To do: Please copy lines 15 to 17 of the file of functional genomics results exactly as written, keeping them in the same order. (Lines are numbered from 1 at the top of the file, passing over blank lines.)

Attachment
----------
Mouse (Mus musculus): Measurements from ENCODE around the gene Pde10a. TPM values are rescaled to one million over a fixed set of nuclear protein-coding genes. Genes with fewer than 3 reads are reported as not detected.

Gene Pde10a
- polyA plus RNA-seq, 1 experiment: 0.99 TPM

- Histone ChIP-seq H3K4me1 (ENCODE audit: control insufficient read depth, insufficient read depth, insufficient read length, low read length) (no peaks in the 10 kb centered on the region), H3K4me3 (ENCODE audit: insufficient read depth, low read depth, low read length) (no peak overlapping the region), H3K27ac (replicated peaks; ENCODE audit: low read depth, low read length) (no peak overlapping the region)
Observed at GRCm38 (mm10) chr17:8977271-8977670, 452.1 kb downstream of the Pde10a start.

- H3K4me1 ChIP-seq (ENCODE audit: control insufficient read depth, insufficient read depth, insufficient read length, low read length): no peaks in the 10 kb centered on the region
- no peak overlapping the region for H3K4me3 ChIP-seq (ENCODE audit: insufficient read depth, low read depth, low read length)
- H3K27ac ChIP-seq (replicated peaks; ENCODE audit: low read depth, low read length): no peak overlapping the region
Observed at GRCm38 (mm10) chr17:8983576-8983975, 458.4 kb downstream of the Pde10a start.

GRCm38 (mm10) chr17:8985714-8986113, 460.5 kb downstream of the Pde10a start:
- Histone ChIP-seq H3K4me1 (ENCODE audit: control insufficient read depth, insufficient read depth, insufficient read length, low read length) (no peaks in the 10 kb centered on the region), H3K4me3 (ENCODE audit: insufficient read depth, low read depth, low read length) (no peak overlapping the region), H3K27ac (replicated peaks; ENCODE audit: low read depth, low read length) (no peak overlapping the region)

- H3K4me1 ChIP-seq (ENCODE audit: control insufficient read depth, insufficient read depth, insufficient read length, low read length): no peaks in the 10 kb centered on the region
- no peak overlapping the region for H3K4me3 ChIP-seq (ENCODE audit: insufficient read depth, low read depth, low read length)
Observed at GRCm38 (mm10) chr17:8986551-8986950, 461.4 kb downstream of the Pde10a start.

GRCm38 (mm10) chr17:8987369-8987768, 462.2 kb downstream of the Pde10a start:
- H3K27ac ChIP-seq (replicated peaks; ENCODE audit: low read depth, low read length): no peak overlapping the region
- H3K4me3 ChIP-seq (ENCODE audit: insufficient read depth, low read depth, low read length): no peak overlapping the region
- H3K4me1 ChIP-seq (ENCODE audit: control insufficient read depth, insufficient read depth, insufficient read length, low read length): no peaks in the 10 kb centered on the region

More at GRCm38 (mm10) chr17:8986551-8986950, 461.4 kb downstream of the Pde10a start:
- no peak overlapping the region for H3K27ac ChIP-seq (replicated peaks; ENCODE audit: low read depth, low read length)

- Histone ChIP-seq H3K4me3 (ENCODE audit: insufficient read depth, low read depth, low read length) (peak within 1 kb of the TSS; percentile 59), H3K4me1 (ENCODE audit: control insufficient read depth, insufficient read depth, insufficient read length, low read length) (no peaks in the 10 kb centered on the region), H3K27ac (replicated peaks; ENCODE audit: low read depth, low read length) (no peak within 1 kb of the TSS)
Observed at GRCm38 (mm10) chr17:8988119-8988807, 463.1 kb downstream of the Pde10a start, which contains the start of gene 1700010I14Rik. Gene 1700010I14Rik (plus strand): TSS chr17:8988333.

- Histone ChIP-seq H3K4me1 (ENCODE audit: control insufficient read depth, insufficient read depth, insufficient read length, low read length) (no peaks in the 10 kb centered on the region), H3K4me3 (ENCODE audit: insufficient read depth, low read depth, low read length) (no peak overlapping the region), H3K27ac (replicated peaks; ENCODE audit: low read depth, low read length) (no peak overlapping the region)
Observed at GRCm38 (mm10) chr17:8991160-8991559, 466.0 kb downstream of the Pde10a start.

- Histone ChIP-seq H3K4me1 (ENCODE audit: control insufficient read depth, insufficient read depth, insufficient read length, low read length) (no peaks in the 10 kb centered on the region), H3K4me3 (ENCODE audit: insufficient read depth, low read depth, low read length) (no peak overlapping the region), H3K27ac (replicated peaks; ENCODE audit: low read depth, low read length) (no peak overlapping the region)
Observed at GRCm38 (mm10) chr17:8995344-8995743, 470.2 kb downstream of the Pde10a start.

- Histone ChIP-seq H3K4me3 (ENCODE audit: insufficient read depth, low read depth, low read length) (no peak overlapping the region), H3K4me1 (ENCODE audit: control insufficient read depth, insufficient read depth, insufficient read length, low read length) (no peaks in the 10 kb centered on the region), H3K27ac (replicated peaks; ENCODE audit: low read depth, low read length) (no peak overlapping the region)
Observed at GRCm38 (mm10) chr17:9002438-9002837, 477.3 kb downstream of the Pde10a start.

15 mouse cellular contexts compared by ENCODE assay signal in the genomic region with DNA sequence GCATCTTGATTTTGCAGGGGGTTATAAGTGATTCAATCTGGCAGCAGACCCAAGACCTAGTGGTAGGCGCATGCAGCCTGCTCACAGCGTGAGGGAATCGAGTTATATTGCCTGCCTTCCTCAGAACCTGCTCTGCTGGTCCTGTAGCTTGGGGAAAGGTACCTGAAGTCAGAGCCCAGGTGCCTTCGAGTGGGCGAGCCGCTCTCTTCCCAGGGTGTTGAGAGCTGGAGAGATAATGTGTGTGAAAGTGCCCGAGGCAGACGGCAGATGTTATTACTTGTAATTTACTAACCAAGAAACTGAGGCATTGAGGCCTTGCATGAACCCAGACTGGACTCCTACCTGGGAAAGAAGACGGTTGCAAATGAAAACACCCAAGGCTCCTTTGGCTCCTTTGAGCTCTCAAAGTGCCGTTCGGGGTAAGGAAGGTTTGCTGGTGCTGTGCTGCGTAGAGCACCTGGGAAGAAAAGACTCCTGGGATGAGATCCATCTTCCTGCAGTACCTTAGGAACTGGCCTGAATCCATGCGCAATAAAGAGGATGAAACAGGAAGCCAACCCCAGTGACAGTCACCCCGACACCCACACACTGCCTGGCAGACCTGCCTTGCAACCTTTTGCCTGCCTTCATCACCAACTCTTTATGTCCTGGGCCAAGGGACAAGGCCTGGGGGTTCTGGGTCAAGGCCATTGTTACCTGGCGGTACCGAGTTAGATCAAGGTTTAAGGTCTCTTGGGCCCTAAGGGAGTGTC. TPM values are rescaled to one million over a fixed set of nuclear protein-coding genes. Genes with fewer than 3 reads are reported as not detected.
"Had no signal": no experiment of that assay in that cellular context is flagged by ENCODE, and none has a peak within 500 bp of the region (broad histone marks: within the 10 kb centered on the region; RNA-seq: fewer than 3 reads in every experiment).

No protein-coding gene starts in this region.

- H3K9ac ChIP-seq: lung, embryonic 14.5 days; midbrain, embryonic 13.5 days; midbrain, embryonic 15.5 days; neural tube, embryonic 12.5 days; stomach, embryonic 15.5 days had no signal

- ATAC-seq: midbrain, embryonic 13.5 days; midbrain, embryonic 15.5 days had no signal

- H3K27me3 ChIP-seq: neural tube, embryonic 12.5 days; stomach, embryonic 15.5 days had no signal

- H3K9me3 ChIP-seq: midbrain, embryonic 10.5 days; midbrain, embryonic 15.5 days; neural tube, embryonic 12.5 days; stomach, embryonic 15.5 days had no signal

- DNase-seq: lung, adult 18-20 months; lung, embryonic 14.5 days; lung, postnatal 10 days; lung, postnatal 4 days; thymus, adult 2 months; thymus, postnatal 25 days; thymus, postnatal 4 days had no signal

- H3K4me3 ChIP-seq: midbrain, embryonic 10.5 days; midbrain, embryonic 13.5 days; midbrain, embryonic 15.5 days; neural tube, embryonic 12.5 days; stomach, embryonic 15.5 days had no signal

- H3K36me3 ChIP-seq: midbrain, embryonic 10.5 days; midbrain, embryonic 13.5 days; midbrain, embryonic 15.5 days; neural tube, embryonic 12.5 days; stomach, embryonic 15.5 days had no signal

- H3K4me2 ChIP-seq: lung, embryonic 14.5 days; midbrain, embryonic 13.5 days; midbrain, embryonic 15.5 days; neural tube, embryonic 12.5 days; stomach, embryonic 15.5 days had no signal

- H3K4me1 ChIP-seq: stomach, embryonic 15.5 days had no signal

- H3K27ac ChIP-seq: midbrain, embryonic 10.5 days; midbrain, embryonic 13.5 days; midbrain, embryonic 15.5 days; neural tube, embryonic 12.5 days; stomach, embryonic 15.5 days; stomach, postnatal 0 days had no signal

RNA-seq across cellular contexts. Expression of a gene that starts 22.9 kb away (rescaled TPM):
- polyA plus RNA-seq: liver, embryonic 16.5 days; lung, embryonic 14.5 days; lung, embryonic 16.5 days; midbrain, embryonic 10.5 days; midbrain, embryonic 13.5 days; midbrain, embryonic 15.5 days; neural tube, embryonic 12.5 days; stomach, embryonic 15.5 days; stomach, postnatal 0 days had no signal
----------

GRCm38 (mm10) chr17:8987369-8987768, 462.2 kb downstream of the Pde10a start:
- H3K27ac ChIP-seq (replicated peaks; ENCODE audit: low read depth, low read length): no peak overlapping the region
- H3K4me3 ChIP-seq (ENCODE audit: insufficient read depth, low read depth, low read length): no peak overlapping the region